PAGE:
[WOW Korea] Some must-try Korean Food in Winter!

Winter has almost arrived in Korea, and while the great temperature range in the day is driving me crazy, I am actually waiting quite expectantly for snow since I missed out on it entirely last winter when I was in Japan for my exchange. Another thing to look forward to would be the food! Sometimes there are just some food that tastes better when you have it in certain seasons (like having naengmyeon when the weather isn’t hot yet is just weird), and so here I’m recommending three winter must-haves in Korea!

1. Odeng (오뎅)

Source: blog.naver.com/neep/120200402604

One of the most popular must-try street food! Especially tasty in winter. Source: blog.naver.com/neep/120200402604

When Korean street food is mentioned you might think of ddeokbokki first, but when winter comes around odeng (fishcakes) is what people look for! It may seem crazy to be standing out in the cold eating from street stalls like this:

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Packing – What to Bring and What to Leave out?

A comeback after a really long time! I always feel apologetic that I don’t have time to post much during the semester because of schoolwork, and during the breaks because I am usually working temporary jobs D: But by request from one of my readers (and new hoobae coming to UIC) I have decided to spend some time talking about packing! 😀

You might be thinking, of course I know how to pack! I just dump everything into huge luggage right?

I wish the story was this simple.

In fact, I hate packing so much that I don’t know if I’m actually the best person to be talking about this. But in any case I will talk about the things you should definitely bring to Korean and things that you don’t really have to!

Items you DON’T have to bring to Korea:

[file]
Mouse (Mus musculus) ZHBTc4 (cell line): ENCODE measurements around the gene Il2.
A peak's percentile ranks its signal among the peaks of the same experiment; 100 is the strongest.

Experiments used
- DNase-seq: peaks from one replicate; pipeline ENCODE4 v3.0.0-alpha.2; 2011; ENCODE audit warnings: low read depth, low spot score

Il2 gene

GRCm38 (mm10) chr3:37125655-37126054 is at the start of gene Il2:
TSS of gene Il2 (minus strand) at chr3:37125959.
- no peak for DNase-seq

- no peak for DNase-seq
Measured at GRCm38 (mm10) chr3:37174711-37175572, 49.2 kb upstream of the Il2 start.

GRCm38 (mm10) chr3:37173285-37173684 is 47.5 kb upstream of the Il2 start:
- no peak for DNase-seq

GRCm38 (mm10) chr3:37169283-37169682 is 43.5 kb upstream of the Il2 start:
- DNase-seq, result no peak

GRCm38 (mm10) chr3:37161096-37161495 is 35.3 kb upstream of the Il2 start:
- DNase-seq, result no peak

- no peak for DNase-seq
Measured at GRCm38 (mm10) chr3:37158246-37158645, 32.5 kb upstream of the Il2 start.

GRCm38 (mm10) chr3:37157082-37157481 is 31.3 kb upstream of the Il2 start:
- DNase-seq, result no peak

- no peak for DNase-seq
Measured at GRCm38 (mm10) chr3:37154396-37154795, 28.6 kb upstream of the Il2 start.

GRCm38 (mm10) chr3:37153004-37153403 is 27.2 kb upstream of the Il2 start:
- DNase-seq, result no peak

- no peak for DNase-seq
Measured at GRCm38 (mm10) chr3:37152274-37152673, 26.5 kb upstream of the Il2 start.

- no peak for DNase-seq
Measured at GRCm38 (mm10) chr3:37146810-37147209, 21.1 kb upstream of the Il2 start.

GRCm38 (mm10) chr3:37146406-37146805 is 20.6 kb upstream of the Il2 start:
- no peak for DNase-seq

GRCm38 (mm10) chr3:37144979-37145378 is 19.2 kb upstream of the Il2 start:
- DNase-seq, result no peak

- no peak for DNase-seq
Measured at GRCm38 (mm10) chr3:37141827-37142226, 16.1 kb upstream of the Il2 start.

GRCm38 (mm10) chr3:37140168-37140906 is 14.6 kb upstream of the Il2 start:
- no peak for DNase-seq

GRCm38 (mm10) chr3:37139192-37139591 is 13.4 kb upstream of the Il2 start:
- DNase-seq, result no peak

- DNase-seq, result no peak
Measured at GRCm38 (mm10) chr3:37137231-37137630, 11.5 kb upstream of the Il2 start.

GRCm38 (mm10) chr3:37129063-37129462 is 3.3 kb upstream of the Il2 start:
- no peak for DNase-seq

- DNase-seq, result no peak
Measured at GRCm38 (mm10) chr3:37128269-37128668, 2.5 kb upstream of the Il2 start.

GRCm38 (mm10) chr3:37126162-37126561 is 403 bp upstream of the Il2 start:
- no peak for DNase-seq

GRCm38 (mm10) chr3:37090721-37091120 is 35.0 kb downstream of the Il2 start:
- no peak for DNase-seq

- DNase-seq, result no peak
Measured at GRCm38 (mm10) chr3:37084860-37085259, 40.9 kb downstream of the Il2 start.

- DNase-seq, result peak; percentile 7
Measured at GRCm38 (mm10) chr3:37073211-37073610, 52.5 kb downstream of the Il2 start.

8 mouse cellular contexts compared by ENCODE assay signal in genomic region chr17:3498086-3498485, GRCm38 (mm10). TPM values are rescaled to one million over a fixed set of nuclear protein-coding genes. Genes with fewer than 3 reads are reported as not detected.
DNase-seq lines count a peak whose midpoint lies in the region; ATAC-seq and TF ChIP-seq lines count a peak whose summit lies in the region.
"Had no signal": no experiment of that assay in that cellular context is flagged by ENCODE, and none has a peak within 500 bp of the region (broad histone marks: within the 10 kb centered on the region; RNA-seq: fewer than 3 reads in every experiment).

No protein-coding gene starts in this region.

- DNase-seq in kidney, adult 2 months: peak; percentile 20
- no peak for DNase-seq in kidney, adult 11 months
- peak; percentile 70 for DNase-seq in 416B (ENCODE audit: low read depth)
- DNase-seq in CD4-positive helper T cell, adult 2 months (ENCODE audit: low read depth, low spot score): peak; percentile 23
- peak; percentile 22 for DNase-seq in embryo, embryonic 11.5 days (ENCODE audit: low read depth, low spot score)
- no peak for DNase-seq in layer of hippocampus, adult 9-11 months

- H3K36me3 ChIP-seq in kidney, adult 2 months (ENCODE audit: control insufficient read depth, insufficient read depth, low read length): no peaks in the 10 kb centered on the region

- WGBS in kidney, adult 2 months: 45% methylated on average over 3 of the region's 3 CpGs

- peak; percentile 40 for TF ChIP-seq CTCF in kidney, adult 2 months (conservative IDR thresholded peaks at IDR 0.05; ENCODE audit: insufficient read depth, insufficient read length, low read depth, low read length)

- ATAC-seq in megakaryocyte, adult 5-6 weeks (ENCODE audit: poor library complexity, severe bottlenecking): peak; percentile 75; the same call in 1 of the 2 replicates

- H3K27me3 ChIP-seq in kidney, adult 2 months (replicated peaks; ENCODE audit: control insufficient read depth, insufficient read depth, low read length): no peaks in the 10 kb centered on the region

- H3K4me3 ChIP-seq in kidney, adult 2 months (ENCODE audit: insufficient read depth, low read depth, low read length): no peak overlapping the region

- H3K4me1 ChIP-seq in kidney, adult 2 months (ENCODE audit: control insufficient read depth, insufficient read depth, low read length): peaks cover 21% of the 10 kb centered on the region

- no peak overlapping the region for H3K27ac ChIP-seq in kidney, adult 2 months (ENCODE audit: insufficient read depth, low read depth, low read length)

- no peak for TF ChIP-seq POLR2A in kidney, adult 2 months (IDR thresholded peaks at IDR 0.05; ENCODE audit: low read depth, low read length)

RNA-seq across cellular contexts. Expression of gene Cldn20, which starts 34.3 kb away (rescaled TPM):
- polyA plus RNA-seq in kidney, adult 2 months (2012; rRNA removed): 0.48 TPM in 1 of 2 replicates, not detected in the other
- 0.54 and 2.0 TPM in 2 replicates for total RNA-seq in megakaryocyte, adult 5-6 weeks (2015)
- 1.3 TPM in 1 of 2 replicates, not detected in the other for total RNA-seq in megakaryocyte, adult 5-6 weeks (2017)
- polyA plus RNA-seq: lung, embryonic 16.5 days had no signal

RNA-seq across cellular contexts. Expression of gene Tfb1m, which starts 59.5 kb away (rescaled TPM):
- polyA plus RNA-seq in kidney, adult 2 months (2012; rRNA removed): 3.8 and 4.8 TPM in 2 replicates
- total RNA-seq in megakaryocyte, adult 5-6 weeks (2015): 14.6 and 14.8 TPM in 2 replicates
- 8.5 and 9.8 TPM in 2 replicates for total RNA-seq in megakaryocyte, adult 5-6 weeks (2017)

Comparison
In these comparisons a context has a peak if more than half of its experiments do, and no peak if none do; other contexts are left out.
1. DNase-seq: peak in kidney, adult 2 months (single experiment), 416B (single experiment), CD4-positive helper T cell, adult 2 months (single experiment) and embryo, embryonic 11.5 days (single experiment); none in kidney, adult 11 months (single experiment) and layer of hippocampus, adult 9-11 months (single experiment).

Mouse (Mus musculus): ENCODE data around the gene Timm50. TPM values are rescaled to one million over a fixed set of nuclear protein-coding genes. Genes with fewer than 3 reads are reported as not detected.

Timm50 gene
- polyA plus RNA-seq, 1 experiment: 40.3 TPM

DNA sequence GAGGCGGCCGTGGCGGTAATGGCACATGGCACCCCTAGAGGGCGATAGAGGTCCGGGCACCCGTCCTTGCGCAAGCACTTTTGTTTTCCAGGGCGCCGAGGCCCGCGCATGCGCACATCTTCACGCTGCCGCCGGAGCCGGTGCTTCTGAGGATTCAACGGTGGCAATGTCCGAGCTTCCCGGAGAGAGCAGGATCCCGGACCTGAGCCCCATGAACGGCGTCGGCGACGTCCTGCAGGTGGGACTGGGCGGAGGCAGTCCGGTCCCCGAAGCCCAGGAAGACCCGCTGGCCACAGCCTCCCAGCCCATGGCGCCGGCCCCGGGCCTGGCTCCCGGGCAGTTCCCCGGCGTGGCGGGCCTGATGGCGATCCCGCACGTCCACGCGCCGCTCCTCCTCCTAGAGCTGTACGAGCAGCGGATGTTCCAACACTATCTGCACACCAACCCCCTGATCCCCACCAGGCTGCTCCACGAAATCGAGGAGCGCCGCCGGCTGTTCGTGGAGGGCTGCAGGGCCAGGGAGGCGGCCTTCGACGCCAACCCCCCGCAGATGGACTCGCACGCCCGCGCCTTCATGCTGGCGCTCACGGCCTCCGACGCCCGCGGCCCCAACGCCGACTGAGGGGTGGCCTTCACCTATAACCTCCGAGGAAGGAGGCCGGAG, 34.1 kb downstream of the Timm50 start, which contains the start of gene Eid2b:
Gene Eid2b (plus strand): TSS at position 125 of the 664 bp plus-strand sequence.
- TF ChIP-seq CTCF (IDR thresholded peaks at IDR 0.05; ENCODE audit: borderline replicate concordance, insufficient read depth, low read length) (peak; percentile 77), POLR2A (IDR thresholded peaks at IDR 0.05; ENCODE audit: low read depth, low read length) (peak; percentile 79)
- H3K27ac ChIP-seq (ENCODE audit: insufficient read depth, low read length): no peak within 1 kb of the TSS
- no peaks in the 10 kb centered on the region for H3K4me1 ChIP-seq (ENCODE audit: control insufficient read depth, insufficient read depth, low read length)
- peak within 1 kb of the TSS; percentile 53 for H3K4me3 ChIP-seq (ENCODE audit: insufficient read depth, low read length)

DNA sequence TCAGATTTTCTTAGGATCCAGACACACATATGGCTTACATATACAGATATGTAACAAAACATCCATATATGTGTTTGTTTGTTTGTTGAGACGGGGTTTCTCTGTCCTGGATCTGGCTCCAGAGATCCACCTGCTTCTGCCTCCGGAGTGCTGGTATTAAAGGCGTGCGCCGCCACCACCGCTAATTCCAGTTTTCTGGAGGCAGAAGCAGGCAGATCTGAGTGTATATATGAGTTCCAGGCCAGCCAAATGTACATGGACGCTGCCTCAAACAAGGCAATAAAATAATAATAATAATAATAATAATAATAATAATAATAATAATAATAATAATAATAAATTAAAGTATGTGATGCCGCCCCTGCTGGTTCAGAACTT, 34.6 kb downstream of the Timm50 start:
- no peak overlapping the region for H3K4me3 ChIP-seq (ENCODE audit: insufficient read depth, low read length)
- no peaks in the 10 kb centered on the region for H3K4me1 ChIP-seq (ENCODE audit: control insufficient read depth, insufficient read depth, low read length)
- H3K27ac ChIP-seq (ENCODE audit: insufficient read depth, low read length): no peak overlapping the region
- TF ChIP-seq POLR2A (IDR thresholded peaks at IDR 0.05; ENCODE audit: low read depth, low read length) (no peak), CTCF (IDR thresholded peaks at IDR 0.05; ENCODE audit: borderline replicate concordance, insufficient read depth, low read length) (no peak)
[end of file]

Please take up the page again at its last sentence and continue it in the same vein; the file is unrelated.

1. Clothes/Bags/Shoes/Accessories

Of course I’m not telling you not to pack any clothes to Korea, but your belongings will only increase exponentially if you bring too many clothes to Korea. (And you will start to get a huge headache when you graduate and think about how you’re going to bring everything home, like me T___T) Reason being that Korea is a shopping heaven. Korea is one country which places a lot of emphasis on fashion, and college students are especially susceptible to such fashion trends. Baseball jackets may be in trend this winter, but next winter you might see everyone in trench coats. It would be best to just buy your clothes in Korea, instead of using your luggage allowance bringing hordes of clothes from home, thinking that you won’t buy anything in Korea. Nope, not gonna happen. Especially when clothes in Korea are pretty affordable too.

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Yonsei University

Finally, the post I should have done up loooooong ago, the post about my school!

I shall not talk about all those history and how it was founded etc. Cos it can all be found on Wikipedia (:

Yonsei University is ranked #3 in the Joongang Ilbo Korean Universities Rankings 2012, after KAIST and POSTEC, overtaking Seoul National University. It is the best private university in Korea. It is ranked #114 in QS world ranking for the year 2013/14, and #16 in QS Asia ranking for the year 2013 .

Now that we’re done with the technical parts, I’ll move on to my own experience in Yonsei University and things you should know if you want to enter.

Firstly, I will talk about UIC – Underwood International College. It’s a 4-year liberal arts college in Yonsei. Classes are conducted in English (so no worries for non-Korean speakers), and while international students are the minority (my batch had about 30+ international students out of about 200 students in total) there is great diversity here. We have people mostly from Vietnam, China and the United States, but we also have students from France, Uzbekistan, Belgium, Poland, Iran, South Africa, Malaysia, Indonesia, Singapore (me!! hehe) just to name a few from my batch. Senior batches have great diversity too. The Korean students are mostly those who have lived overseas for a period of time, whether they grew up overseas (I’ve met one who grew up in Kenya) or their parents sent them to the States for a year or two to improve their English (apparently this is really common here). So don’t worry about the language part, cos everyone in UIC speaks English (:

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